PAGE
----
Darwin's avatar

The “waiting bag” is a good idea. We had bags like that that I used for long plane and car trips. I would make up a new one for each child before each trip and then reveal it once everyone was buckled up and ready to go. It made them look forward to those terrible hours stuck in an airplane or a car.

jvgr's avatar

You say that handholding in the grocery store is a must do.

Why?
What is your concern such that handholding is the way to alleviate the concern?
Is it the only way to alleviate your concern?
Is there, perhaps, an alternative that might provide his feeling a bit more independence without comprising your concern for his safety?

We all seek to be independent.
Children more than adults, because its one way they can evaulate their achievements

I wouldn’t at all compare this situation with an occasion when a child has a meltdown because you won’t buy them something.

I’d start to look for solutions that meet both of your needs.
This will also help you as he gets older and your physical control virtually disappears
I know the easiest is the handhold, because you can do your shopping and keep your eyes on task knowing the hand contact gives you assurance about your child.

Having children is a time consuming task.

xioioix's avatar

@jvgr I think in your attempt to dig deeper into the question you have missed the point.

jvgr's avatar

@xioioix: You described in detail the grocery store situation. You said you can manage these meltdowns at home (w/o any description surrounding these home meltdowns), therefore your question is regarding meltdowns in public places. Since you didn’t elucidate any other public place examples, I can’t make any assumptions. My suggestion was to re-think what your objectives are (ie hand holding in the store) and perhaps find another way to satisfy your needs that gives your child a bit more freedom in the store

If you meant to say you can deal with the meltdowns at home, but in public he has meltdowns totally unrelated to anything you do, you could have said that. The example you gave suggested otherwise..

BTW don’t be surprised if, at one of these occasions, you find a stranger running toward you, kneeling down and asking your son “Do you know this man?”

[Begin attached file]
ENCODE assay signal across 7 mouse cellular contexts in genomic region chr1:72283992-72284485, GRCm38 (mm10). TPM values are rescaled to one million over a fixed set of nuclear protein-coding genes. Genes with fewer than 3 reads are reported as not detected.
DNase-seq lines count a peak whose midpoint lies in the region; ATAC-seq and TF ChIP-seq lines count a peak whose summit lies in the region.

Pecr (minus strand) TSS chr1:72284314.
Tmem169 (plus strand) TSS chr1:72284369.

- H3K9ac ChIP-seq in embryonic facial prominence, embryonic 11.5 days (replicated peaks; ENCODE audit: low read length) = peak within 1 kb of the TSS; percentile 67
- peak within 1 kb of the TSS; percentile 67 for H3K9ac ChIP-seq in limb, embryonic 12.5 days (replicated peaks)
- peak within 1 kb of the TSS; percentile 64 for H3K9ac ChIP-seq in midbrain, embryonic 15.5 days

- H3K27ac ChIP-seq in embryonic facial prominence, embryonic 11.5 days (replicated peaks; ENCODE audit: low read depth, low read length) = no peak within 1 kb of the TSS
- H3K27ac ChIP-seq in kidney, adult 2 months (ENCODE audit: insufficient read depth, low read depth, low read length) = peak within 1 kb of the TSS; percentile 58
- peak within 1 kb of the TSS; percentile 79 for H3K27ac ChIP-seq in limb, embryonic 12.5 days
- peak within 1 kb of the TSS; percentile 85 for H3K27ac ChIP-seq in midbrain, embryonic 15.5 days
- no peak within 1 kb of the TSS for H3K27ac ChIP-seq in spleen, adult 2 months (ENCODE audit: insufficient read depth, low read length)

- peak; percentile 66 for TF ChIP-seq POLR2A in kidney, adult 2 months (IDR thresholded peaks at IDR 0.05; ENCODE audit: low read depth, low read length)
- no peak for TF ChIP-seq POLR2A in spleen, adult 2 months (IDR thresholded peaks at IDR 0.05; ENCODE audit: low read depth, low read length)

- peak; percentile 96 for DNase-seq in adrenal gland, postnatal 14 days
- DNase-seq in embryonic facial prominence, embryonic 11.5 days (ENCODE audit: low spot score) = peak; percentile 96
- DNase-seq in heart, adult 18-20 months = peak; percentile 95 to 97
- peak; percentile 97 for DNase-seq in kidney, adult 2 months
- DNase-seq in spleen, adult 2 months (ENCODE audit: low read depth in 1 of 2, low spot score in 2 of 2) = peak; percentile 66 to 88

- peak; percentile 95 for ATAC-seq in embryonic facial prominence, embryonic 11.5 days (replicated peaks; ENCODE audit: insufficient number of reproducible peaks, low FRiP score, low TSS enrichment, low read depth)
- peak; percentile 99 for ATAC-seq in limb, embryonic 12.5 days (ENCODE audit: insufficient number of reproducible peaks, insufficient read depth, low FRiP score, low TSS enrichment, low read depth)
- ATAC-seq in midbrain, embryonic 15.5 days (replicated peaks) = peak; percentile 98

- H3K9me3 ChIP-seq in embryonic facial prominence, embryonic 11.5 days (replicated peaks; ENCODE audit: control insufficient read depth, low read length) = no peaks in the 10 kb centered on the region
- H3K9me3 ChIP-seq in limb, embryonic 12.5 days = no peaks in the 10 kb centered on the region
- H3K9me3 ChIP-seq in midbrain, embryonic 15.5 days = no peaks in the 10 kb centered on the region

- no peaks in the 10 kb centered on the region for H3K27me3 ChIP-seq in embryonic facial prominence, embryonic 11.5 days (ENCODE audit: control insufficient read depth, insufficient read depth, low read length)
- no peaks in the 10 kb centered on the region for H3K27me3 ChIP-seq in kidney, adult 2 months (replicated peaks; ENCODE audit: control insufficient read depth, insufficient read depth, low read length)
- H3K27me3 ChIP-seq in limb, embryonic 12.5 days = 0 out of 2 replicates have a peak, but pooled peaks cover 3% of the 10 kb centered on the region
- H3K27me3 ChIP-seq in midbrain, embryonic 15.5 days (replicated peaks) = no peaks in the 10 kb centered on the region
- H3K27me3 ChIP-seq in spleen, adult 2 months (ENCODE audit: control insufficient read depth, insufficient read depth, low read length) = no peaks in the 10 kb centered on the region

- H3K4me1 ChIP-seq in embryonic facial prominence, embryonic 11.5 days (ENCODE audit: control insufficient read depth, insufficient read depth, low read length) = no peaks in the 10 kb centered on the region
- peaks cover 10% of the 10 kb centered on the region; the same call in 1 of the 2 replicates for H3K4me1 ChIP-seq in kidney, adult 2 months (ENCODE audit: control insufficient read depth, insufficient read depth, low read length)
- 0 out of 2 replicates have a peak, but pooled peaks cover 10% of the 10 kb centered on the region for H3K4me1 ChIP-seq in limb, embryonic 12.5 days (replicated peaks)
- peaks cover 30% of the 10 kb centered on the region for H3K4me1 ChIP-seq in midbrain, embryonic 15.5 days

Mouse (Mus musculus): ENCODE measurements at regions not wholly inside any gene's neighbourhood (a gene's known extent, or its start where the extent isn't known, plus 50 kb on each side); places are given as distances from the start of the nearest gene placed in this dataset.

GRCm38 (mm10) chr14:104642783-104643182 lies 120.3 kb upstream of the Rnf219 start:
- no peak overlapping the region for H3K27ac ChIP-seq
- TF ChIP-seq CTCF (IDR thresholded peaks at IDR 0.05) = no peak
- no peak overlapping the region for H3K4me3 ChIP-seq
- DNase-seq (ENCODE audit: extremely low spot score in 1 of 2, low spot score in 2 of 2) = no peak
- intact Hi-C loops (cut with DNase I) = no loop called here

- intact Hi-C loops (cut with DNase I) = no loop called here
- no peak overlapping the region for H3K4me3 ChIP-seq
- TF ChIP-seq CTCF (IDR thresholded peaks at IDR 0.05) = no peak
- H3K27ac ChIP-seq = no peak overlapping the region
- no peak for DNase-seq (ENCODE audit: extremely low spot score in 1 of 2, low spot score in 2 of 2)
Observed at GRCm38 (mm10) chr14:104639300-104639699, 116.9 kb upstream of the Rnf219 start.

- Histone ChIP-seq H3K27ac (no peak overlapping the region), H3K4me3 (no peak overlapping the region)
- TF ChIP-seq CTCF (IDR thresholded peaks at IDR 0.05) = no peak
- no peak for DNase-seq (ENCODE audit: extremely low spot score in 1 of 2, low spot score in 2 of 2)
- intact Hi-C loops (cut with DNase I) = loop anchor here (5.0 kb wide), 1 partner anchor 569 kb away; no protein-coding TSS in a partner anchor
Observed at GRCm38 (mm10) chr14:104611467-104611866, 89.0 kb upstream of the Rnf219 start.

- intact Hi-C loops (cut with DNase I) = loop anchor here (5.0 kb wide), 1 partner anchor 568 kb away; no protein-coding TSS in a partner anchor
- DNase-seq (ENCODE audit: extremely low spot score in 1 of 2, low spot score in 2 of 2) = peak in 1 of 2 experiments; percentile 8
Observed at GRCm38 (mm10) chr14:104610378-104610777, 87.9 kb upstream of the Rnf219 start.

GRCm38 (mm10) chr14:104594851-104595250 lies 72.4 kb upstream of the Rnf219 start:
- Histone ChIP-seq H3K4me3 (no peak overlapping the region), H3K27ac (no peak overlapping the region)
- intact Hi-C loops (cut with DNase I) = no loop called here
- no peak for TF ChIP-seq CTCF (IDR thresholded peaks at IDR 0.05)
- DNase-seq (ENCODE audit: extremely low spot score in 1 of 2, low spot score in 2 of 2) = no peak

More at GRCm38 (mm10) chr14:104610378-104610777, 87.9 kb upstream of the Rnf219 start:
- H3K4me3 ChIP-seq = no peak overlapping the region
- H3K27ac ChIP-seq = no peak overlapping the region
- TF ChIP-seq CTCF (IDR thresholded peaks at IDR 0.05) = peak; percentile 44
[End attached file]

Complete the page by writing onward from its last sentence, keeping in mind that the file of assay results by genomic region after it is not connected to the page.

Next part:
hearkat's avatar

@jvgr: I understand your point to try to find was to prevent the meltdown in the first place. For example, as an alternative to hand-holding, my son (when he was about 4) was allowed to hold on to the grocery cart instead of my hand.

We can not control our children, and I decided early on that it would be better for me and him if that process occurred gradually and naturally as he developed more skills and demonstrated the ability to handle responsibility. Not only did he earn the right to make decisions that many of his friends were dictated what to do; but it also meant that he had the additional responsibilities of caring for himself and his own things, such as doing his own laundry since he was 10. At the time, he hated the “chore” aspect but liked his independence… now at 17, with friends whose mommies still clean up after them, he sees that it was ALL about him developing independence.

xioioix's avatar

jvgr wow….let me try this again. You previous answer was a great one, to a question I did not ask.

Now you response on the other hand is a angry, defensive and eventually highly offensive. It is a debate style entry that picks my question apart with therefore’s and id est’s.

I was under the impression that we are here to help each other as a community. Am I in the right place?

jvgr's avatar

xioioix: not angry, defensive. Your first response that I missed the point may be correct, but your description helped me get there.

heartkat also addressed your question from the same perspective as I did; independence. Kids can have meltdowns for all kinds of reasons. There is no one suggestion to fit all.